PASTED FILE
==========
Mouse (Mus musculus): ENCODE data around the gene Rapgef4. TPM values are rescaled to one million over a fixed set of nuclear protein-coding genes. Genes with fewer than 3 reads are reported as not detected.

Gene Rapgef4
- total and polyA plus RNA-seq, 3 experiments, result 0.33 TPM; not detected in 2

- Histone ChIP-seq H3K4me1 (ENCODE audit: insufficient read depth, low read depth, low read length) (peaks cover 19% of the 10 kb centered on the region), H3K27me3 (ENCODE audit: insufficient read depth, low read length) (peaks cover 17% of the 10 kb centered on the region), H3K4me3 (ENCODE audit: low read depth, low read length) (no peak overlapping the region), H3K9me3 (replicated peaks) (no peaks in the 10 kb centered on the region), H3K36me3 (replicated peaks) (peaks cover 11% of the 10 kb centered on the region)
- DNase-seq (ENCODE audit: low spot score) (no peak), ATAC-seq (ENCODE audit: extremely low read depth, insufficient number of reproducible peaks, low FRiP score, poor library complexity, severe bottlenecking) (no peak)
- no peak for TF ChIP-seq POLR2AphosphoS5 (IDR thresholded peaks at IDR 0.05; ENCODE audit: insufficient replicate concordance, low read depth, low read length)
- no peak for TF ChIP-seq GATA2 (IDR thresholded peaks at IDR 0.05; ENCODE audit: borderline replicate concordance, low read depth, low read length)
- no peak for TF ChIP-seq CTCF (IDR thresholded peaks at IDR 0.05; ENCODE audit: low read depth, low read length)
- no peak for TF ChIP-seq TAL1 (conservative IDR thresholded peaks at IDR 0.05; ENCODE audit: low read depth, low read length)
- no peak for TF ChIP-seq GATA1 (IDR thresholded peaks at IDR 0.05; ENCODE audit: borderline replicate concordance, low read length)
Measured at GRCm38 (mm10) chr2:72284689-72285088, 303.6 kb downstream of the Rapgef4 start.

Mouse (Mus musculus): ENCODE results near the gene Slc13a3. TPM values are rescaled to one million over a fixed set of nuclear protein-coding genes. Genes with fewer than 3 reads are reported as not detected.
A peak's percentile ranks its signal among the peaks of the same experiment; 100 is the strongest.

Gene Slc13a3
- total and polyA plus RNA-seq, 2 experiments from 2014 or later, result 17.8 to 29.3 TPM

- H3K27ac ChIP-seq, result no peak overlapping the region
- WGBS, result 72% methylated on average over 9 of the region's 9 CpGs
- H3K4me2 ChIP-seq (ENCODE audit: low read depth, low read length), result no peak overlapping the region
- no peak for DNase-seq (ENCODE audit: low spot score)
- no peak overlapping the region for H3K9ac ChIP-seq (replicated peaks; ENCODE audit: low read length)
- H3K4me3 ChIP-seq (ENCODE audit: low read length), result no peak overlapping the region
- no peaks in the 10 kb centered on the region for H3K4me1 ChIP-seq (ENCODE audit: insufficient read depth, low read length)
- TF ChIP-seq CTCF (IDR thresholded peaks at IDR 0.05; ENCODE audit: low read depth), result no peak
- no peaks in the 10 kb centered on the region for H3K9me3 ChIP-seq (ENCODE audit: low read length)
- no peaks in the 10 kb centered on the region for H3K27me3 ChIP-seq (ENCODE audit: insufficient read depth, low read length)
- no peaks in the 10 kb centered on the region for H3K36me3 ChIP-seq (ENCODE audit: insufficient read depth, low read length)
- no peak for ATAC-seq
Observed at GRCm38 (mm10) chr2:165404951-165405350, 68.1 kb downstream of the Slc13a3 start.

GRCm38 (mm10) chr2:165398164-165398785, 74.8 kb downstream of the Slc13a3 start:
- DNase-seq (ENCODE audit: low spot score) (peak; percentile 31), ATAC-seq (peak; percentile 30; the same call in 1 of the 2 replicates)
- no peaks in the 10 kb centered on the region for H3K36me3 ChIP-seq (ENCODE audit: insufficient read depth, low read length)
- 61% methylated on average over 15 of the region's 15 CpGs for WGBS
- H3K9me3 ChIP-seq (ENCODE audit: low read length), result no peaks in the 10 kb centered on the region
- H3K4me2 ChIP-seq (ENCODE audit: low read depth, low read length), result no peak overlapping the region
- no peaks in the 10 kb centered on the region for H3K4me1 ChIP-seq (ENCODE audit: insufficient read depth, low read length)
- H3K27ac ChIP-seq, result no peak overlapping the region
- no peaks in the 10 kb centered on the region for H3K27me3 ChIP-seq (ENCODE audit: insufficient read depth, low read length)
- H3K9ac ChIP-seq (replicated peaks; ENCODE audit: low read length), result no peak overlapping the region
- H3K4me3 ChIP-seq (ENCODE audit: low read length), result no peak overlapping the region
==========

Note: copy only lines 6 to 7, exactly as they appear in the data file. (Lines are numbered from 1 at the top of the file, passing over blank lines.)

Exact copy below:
- no peak for TF ChIP-seq POLR2AphosphoS5 (IDR thresholded peaks at IDR 0.05; ENCODE audit: insufficient replicate concordance, low read depth, low read length)
- no peak for TF ChIP-seq GATA2 (IDR thresholded peaks at IDR 0.05; ENCODE audit: borderline replicate concordance, low read depth, low read length)